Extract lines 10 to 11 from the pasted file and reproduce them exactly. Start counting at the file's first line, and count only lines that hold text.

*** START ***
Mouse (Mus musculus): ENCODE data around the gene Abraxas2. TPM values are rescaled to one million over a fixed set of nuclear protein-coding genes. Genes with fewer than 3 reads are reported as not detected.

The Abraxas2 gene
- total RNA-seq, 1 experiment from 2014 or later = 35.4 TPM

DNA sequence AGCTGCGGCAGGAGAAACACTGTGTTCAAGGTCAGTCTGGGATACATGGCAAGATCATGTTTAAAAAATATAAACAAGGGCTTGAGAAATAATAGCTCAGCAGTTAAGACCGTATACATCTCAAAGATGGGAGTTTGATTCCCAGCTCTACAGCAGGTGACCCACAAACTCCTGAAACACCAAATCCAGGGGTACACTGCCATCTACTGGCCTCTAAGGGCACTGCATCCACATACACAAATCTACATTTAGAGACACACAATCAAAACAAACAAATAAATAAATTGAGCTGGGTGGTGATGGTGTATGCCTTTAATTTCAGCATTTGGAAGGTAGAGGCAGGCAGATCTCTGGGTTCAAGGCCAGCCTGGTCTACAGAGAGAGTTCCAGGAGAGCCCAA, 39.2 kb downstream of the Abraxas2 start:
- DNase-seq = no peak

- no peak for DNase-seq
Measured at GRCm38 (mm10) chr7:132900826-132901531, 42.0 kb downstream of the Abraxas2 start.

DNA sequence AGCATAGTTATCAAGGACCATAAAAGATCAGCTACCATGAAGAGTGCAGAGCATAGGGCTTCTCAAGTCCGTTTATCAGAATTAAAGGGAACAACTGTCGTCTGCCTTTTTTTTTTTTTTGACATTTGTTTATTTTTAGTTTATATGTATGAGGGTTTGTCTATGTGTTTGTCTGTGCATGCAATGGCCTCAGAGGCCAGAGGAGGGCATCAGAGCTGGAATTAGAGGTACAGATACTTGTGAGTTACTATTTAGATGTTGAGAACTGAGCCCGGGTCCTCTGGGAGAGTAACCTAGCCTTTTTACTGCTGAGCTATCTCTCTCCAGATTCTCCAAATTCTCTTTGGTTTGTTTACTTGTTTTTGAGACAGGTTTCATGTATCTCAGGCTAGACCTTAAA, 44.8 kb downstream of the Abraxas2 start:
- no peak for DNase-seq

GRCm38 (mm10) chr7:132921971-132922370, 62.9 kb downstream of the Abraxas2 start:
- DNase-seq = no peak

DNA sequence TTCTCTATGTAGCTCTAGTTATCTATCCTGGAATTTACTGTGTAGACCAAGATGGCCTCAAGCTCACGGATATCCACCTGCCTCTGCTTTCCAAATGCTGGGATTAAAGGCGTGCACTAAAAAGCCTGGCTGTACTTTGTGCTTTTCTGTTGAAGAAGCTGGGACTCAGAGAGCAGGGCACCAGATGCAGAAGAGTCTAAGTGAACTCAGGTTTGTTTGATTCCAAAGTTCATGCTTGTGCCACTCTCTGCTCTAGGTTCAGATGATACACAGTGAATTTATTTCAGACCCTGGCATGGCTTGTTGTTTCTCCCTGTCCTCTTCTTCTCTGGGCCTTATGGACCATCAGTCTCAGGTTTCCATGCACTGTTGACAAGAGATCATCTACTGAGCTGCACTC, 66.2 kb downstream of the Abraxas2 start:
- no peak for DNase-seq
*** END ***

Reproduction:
GRCm38 (mm10) chr7:132921971-132922370, 62.9 kb downstream of the Abraxas2 start:
- DNase-seq = no peak